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United Kingdom Membership

Volume 892: debated on Wednesday 21 May 1975

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asked the Secretary of State for Foreign and Commonwealth Affairs whether any representative of any Commonwealth Government at the recent Commonwealth Conference expressed a wish for the United Kingdom to leave the EEC.

No, Sir. The Commonwealth Heads of Government unanimously placed on record their firm opinion that Commonwealth interests were in no way prejudiced by Britain's continued membership of the Community.

I congratulate the Foreign Secretary on a spell-binding performance this morning on "Referendum Call". Will he take the opportunity to dissociate himself totally from the reprehensible attempts being made by certain hon. Members to incite Commonwealth leaders into expressions of qualified disapproval of British membership of the Community?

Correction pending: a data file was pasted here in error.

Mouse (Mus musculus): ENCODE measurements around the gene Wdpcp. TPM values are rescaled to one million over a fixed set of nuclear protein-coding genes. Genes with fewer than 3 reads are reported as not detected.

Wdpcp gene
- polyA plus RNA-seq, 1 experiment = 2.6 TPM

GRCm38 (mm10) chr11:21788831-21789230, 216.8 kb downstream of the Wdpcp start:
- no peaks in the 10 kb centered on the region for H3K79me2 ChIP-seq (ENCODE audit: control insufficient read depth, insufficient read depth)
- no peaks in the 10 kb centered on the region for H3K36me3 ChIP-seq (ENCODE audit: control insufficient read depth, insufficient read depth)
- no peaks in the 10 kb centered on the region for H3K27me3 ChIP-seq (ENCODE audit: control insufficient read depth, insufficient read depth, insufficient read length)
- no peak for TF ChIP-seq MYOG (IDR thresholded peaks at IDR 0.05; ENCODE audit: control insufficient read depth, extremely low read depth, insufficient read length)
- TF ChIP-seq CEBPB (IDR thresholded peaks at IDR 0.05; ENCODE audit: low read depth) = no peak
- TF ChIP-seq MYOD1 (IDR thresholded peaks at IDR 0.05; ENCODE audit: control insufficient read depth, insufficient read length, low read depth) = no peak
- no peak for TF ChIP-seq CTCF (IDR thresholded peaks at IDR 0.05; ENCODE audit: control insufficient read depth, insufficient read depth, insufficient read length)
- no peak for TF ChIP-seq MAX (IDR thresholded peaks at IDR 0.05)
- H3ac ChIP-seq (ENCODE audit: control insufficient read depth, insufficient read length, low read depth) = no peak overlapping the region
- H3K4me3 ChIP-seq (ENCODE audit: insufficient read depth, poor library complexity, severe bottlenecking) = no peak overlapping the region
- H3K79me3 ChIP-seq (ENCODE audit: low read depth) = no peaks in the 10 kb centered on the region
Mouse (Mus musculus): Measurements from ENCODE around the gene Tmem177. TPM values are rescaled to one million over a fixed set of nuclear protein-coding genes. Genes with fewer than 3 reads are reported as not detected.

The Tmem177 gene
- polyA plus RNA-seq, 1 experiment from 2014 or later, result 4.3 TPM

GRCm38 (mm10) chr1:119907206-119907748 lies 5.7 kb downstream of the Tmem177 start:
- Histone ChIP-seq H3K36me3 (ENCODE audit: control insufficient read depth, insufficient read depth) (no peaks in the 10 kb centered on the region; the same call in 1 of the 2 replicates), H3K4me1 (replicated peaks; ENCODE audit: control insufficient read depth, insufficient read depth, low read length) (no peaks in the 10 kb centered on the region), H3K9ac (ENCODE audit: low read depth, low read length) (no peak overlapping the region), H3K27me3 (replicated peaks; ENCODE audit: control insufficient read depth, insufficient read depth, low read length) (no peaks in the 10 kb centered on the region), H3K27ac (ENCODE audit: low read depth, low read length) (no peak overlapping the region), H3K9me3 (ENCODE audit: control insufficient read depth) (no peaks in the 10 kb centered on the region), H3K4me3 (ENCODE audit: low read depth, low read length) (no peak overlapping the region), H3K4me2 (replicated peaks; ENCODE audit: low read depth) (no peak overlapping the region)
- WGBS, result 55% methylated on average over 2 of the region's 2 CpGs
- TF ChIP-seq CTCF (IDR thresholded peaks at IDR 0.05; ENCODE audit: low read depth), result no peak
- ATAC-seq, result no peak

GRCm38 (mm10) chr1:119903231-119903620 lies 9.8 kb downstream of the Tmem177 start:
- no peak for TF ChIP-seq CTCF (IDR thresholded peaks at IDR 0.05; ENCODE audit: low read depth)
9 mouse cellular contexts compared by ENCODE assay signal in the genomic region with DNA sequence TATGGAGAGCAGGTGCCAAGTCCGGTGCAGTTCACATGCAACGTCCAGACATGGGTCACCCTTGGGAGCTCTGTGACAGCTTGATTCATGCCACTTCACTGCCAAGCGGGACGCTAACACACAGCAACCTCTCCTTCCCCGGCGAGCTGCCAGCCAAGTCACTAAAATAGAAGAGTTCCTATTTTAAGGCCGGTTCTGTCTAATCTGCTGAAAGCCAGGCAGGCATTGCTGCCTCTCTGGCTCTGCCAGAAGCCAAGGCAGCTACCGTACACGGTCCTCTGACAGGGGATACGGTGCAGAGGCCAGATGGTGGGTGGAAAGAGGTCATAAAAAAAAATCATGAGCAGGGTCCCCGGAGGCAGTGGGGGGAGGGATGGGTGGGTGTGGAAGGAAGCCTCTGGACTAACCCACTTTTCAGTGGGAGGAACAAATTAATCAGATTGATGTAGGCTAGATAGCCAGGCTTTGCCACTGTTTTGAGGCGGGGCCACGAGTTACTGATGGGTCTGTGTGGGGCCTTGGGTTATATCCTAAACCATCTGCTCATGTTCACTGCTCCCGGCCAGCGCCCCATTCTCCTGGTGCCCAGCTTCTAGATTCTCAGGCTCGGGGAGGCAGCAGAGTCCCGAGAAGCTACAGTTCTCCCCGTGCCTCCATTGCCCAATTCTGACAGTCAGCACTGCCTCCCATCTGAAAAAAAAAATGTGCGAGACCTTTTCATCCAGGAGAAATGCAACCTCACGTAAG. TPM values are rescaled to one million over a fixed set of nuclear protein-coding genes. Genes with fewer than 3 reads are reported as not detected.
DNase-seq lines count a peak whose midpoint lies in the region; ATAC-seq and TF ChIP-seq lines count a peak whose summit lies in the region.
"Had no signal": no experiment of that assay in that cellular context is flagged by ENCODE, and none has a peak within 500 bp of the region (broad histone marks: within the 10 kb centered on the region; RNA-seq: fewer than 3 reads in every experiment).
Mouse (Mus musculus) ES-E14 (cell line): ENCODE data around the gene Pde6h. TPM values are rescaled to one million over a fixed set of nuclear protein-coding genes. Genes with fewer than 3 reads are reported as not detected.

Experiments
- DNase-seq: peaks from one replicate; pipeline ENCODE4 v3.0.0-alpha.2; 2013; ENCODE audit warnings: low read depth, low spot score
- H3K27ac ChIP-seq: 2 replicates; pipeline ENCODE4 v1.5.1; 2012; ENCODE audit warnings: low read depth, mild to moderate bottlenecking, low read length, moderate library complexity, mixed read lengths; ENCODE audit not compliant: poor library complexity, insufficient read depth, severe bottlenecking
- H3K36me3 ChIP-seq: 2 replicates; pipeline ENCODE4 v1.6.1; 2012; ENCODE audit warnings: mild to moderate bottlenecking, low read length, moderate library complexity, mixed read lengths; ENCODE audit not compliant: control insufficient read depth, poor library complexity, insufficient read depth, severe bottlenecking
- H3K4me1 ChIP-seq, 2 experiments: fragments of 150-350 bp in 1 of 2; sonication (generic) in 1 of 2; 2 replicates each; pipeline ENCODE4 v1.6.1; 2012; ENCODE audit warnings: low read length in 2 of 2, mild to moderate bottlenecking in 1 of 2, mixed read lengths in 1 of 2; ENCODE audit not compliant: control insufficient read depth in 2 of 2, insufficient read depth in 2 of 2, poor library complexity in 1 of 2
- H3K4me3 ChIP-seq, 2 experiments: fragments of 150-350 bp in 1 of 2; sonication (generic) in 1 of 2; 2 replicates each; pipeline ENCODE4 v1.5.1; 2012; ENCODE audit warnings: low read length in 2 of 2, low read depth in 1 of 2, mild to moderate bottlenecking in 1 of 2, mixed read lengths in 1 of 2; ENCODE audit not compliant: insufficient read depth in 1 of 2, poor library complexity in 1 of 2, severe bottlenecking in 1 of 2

I am grateful to the hon. Gentleman for what he said. As regards inciting Commonwealth leaders to express their disapproval, my experience is that any such course is totally counter-productive. Because of this factor, a clear statement was made and their interests were not prejudiced.

Is not my right hon. Friend astonished by the amount of attention now paid to the views of Commonwealth leaders, compared with the little regard that we paid to their views before we went into the Market?

It is true that because the then Conservative Government negotiated in haste they did not take into sufficient account the position of New Zealand or of other Commonwealth countries. Because we have now got a satisfactory solution to the situation of New Zealand, the developing countries and the Commonwealth sugar-producing countries, I think that we can claim that this is the result of our renegotiation which, in turn, has led many Commonwealth countries to display an active wish for us to remain full members. They see the advantage to them of our staying in.

Why does the Foreign Secretary spoil it all by talking such nonsense about "our renegotiations"?

I was not trying to please the right hon. Gentleman; I was merely telling the truth. It is a great pity that the Conservative Government did not spend longer in settling some of these questions, for we would not then have needed to embark on some difficult renegotiations.